UK House of Lords says loot boxes are gambling

They recommend that they should be regulated under the U.K. Gambling Act of 2005

Image via Blizzard

The House of Lords Gambling Committee released a report today that said loot boxes should be regulated as gambling under U.K. law.

The report, which cited extensive evidence and testimony, suggested that the random chance boxes fall under a “game of chance” and should be regulated under the U.K. Gambling Act of 2005. 

The controversy surrounding loot boxes

Loot boxes have been a prominent feature of many major gaming titles since the early 2010s. The mechanic first came to prominence in the Valve-published titles CS:GO and Team Fortress 2. In both games, players could spend money to buy a key that opens a box with a random weapon skin or customization option. This feature has since shown up in various forms across the gaming industry, including in Blizzard’s Overwatch in 2016 and EA’s Star Wars Battlefront 2 in 2017.

The feature has been the subject of multiple controversies since its adoption in the gaming industry. Multiple websites have shown up that used digital assets from games like CS:GO as stakes in online gambling games. Additionally, studies carried out by a variety of researchers have linked children’s exposure to loot box features to bad gambling behaviors later on in life.

As a result, loot box systems have come under fire by governments and consumer advocacy organizations as addictive and dangerously similar to gambling. Loot boxes have already been declared gambling by multiple counties, including Belgium, who have regulated random box mechanics as gambling since 2018.

The House of Lords report

In a nearly 200-page report released today, the U.K. House of Lords in no uncertain terms decried loot boxes as gambling.

“We recommend that Ministers should make regulations under section 6(6) of the Gambling Act 2005 specifying that loot boxes and any other similar games are games of chance, without waiting for the Government’s wider review of the Gambling Act,” the House of Lords’ report reads.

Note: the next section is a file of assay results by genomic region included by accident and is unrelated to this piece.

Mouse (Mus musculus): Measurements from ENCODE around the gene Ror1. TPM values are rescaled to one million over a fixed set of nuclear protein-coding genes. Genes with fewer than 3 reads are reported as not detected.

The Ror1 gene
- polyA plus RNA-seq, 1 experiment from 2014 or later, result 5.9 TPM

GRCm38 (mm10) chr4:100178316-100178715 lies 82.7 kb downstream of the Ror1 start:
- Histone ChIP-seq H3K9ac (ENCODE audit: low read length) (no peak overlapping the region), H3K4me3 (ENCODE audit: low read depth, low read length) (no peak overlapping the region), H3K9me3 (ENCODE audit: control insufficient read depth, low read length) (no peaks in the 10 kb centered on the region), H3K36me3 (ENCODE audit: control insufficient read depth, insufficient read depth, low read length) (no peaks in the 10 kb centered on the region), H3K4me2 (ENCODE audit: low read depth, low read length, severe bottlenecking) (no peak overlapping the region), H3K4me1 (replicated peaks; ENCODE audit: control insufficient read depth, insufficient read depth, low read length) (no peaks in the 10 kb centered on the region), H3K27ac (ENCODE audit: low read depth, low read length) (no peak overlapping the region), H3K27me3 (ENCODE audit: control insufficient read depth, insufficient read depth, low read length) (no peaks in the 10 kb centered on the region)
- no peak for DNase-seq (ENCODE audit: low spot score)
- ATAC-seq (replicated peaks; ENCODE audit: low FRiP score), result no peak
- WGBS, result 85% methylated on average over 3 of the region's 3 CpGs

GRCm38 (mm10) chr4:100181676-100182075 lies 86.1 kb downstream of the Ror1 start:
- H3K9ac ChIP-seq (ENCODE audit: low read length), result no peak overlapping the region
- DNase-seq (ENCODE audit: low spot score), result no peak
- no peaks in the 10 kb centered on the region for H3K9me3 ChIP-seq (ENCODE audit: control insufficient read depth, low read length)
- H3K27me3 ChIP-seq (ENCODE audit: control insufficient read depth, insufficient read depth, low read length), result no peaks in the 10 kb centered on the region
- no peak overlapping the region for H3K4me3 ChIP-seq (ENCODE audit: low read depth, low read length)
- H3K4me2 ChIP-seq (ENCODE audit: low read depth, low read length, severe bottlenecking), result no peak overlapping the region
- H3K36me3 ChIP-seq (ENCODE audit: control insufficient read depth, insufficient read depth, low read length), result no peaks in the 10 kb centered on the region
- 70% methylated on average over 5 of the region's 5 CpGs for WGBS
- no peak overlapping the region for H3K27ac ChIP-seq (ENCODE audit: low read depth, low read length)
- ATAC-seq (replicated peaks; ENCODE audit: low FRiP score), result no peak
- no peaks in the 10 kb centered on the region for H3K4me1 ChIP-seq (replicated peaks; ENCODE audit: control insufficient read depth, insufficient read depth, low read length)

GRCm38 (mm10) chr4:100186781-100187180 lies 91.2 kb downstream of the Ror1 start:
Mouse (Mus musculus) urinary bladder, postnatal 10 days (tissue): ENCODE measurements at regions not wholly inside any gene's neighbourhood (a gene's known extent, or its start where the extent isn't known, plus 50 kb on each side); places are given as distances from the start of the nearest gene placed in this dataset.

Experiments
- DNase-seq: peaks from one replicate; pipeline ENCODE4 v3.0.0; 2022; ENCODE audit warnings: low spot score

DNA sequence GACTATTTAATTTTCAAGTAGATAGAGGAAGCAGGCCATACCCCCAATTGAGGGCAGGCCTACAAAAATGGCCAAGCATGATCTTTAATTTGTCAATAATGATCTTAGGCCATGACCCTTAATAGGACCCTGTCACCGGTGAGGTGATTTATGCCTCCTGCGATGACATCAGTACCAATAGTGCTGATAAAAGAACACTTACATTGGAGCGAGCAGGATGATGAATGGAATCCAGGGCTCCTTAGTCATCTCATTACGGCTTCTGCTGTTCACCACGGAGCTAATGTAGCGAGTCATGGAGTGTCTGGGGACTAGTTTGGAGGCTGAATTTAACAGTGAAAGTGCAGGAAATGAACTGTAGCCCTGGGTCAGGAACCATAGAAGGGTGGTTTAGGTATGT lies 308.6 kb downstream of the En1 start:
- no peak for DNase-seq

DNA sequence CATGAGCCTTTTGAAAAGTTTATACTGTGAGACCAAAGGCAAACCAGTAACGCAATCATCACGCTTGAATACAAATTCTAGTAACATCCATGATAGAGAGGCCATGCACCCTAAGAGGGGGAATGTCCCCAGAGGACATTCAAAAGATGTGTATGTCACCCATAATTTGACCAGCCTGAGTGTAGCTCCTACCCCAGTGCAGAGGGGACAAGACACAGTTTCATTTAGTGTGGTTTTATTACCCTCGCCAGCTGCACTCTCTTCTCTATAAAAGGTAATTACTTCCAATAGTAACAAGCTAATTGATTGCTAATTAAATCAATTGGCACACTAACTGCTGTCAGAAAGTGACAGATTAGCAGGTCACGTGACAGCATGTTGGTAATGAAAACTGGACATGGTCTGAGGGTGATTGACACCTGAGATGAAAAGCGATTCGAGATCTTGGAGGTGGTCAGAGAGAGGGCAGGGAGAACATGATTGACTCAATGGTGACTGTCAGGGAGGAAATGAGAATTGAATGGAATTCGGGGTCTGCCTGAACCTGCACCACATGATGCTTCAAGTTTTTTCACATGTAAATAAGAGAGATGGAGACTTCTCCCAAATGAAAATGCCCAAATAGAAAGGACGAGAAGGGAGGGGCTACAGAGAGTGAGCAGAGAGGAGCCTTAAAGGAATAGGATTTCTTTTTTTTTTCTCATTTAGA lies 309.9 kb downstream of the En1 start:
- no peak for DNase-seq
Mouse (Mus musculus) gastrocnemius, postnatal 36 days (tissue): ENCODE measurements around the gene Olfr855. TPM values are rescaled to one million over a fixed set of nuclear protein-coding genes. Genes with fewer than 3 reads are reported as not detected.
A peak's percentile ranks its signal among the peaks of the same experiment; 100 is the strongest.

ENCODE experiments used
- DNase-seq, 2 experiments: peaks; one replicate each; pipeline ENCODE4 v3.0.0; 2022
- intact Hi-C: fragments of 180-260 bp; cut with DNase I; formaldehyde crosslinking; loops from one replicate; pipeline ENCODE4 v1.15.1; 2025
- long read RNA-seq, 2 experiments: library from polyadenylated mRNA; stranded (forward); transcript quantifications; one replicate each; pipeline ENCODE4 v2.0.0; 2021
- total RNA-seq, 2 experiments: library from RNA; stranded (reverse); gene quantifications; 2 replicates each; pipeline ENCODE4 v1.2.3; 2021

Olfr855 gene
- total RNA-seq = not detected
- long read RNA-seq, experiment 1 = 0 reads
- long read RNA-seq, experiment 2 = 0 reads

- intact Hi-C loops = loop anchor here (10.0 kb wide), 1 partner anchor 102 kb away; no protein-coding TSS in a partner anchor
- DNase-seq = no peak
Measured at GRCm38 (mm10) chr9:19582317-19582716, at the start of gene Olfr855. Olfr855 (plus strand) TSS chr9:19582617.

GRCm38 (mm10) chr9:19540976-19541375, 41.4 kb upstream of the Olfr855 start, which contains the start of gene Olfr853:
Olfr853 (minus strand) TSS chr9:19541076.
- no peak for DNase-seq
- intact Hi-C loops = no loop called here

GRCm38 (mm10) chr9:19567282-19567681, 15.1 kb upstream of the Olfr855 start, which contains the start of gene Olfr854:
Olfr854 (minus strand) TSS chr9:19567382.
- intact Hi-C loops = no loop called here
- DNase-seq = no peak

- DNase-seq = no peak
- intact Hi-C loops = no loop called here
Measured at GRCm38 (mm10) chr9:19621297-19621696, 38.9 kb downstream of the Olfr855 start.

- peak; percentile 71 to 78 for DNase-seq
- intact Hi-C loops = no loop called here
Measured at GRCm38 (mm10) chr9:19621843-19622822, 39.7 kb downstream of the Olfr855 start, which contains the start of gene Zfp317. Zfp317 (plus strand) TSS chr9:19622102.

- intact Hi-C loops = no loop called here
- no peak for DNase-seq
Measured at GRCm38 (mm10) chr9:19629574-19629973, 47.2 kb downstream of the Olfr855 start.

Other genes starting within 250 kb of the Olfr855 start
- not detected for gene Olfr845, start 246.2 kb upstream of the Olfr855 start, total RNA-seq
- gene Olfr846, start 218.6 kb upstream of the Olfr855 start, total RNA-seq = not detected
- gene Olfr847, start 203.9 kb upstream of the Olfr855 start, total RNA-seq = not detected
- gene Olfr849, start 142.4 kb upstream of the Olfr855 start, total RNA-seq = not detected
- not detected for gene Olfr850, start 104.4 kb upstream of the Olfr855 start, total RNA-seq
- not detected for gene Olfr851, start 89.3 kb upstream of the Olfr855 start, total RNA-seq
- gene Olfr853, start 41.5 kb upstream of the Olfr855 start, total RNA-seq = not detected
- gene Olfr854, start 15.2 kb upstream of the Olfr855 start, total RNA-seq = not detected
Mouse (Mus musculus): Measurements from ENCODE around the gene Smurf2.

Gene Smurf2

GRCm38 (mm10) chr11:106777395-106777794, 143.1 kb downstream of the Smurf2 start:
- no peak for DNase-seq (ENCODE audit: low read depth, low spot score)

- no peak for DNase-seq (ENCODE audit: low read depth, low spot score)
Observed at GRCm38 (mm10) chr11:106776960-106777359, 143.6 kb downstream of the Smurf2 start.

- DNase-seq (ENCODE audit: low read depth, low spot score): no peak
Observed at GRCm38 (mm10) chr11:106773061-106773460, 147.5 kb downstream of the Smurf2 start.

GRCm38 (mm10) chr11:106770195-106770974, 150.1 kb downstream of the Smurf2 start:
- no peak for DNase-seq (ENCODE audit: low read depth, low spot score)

Loot boxes were defined in the report as “a virtual item which can be redeemed to receive a further randomized virtual item, such as a customization option for a player’s character or additional weapons and armor. Typically, players pay for the loot box itself or receive the box during the game and later buy a ‘key’ to redeem it.” 

Notably, that definition of loot box includes all virtual random box mechanics, not just those that could be traded on a marketplace as past U.K. reports have specified.

The House of Lords cited a number of experts and studies. Most prominently, the report featured testimony from Dr. David Zendle, who’s done a variety of studies on loot boxes.  

Dr. Zendle explained that the link between loot boxes and problem gambling behavior “is extraordinarily robust.”

“It is of a magnitude that is uncommon in the social sciences,” Dr. Zendle said. “You see it every time you measure how much people are spending on loot boxes and their problem gambling. It has been replicated across the world, from Canada to Finland to the U.K.”

The U.K.’s campaign against loot boxes

Today’s report recommends that the U.K. government should address and curb the harm caused by in-game loot box mechanics. The U.K. Gambling Commission first took an interest in loot boxes in August 2016 when it released a position paper titled “Virtual currencies, eSports, and social casino gaming.” In that report, the Commission suggested that loot boxes might be gambling. The Gambling Commission followed up that 2016 report with a 2017 report, reaffirming its position that some loot box mechanics should fall under the purview of the Gambling Commission.

More recently, in October 2019, the U.K. Children’s Commissioner released a report recommending that the U.K. significantly limit the role of money in video games targeted at younger demographics and reaffirmed that the U.K. should regulate in-game loot box mechanics as gambling. In January 2020, the National Health Service warned that loot box mechanics are setting children up for a gambling addiction later on in life. 

With evidence mounting, the U.K. is likely poised to regulate loot box mechanics as consumer gambling behavior. If the U.K. implements these recommendations, games that feature loot boxes could face a number of hurdles, including:

  • A ban on advertisement at sports venues, which could include esports.
  • A ban of loot box mechanics for people below the age of 16.
  • Regulation of the speed of opening loot boxes, so players can’t open them faster than playing a different game at a physical casino.

When similar regulations were passed in Belgium, EA, Nintendo, Blizzard, and others were forced to remove loot boxes from their games in that region.